Dido, the Queen of Carthage, who dies from that ancient staple of melodrama, a broken heart after being abandoned by Aeneas, the Trojan prince, not only asks her court to remember her but to forget the misfortune at the end of her life's end.
Space is the ultimate getaway. Whenever the world is too much with me in the form of bad news either near or remote, I draw an odd sort of comfort from musing about stars and recalling that the Universe really could care less about us.
A million dyspeptic tweets on Twitter are as meaningful to the Universe as a million grains of moon dust. War, elections, hurricanes, police shootings. The Universe is unmoved by what moves us Earthlings.
It’s easy to be blasé about us humans having a machine on Mars, the Curiosity rover, that is exploring the planet and sending back copious data. More than five years after it landed on Mars, it is still functioning (and tweeting!), though it’s apparently been having problems of late with its drill.
But just because most of us have forgotten, if we ever even knew, that our Mars rover is still rolling about collecting scientific data to enlarge our understanding of the planet, that doesn’t make the fact of the Curiosity rover’s continued existence any less remarkable. (Curiosity is actually one of two rovers we have on Mars still communicating with us. The other, Opportunity, has been on Mars for 13 years.)
So much of popular entertainment is mindless, which probably explains why it’s both popular and entertaining.
Rap, the newest form of popular entertainment, has more often than not played to the lowest common denominator of human concerns. But as Lin-Manuel Miranda so famously proved with “Hamilton,” it need not be that way.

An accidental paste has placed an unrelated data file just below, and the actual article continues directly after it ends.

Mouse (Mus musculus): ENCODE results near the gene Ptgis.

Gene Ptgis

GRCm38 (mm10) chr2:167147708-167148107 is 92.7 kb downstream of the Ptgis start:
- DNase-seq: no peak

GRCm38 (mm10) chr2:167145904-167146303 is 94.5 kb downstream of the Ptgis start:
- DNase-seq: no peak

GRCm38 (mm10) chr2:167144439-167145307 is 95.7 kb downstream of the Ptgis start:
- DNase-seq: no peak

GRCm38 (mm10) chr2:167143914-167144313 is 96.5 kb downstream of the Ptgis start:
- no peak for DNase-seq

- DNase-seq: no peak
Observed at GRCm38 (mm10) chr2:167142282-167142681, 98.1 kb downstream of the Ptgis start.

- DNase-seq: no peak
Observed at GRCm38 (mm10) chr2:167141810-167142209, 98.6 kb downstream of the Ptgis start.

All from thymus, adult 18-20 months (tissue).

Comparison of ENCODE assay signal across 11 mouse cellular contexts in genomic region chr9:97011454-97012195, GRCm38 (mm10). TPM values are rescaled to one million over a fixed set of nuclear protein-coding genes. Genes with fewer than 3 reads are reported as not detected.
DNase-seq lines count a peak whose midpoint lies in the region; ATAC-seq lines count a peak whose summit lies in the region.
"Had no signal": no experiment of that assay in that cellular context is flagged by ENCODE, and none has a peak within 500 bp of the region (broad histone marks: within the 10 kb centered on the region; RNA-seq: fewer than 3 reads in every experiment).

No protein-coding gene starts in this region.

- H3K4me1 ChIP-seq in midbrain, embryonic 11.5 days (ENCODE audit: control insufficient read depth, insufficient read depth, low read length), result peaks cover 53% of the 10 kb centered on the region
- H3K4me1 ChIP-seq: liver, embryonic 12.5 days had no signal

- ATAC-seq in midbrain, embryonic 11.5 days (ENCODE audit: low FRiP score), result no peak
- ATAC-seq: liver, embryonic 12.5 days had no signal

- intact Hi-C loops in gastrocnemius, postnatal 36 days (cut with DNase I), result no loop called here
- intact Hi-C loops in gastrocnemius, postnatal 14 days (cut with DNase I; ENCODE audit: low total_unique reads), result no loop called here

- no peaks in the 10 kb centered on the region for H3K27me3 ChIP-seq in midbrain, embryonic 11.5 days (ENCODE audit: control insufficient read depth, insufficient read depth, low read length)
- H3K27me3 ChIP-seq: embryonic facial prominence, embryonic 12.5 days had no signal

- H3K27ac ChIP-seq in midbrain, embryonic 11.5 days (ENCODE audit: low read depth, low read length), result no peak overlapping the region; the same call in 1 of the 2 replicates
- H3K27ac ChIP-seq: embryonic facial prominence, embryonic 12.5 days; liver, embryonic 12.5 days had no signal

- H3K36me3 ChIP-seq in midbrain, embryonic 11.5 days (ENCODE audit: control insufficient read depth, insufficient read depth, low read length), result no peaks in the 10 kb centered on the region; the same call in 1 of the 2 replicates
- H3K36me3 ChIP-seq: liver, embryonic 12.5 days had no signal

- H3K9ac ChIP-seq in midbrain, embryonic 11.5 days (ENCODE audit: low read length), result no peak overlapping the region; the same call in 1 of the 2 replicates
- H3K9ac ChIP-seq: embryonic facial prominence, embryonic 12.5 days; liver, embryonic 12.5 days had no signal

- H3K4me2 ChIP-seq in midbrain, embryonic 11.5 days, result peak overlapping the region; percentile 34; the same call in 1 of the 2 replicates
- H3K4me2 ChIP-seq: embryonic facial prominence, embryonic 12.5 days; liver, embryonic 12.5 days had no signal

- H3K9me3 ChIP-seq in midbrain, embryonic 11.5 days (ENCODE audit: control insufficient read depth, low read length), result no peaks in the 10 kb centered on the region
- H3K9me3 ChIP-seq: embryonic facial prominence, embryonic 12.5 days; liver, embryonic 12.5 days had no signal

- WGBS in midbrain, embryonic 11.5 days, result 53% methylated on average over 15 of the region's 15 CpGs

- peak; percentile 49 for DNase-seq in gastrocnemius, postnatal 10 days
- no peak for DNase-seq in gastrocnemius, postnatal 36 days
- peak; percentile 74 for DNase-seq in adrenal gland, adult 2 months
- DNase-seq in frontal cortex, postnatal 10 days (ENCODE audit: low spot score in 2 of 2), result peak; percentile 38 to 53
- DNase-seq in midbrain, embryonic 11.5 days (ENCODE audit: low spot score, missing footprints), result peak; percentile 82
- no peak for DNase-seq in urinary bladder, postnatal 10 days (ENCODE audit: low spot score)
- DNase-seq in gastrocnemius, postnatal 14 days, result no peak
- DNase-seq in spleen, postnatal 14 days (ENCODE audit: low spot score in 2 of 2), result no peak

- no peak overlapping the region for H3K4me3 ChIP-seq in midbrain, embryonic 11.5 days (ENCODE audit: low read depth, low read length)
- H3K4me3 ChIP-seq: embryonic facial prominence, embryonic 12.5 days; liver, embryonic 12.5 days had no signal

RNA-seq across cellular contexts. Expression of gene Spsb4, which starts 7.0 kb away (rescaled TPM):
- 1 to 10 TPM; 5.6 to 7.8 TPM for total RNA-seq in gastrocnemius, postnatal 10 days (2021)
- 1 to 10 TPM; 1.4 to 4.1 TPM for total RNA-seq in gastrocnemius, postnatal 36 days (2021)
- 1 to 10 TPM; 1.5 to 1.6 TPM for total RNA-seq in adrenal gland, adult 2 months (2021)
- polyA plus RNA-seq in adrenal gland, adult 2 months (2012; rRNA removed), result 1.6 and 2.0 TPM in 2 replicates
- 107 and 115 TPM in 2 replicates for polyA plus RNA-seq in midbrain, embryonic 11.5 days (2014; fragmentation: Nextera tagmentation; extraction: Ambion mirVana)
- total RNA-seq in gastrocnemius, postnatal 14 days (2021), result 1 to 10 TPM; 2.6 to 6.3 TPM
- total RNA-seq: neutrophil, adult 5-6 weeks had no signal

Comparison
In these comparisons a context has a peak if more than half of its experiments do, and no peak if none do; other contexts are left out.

True, there have long been "conscious rappers" who have used their music to protest police violence, war, political leadership or social conditions. But few and far between are the rappers who promote challenging ideas of science and rationality in their work, and do so with a lyrical complexity that rivals good literature.
How do you show the planets and distances of our Solar System to scale if you use a marble to depict our Earth in your scale model? It helps to find a desert.
In what had to be one of the most ambitious efforts ever to portray the relative sizes of the planets and their orbits around the Sun, several buddies took to Nevada’s Black Rock Desert. With the Sun represented by what looks like a very large white beach ball, the men place each planet in its respective orbit, marking out a diameter of 3.5 miles from the their Sun to Neptune.
The YouTube video of their effort has gotten more than 3.5 million well deserved views. What an inventive way to demonstrate the unfathomable vastness of our Solar System and, by extrapolation, the Universe beyond, as well as just how puny our place in the Cosmos really is.
On May 20, 2017 I had the rare privilege, for me at least, of giving an important speech to an audience of critical thinkers, that is, young people less than 24 hours away from officially becoming graduates of my alma mater, Dickinson College in Carlisle, PA.
I was deeply moved to be asked to be the baccalaureate ceremony speaker. So much emotion, so many memories. I've been a part of the Dickinson family for a very long time.
The speech made me ask myself: what would I want to hear from a speaker on the weekend in which I crossed from college undergraduate to graduate? The answer came fairly readily: you can never wrong with a message of hope. Read on for a transcript.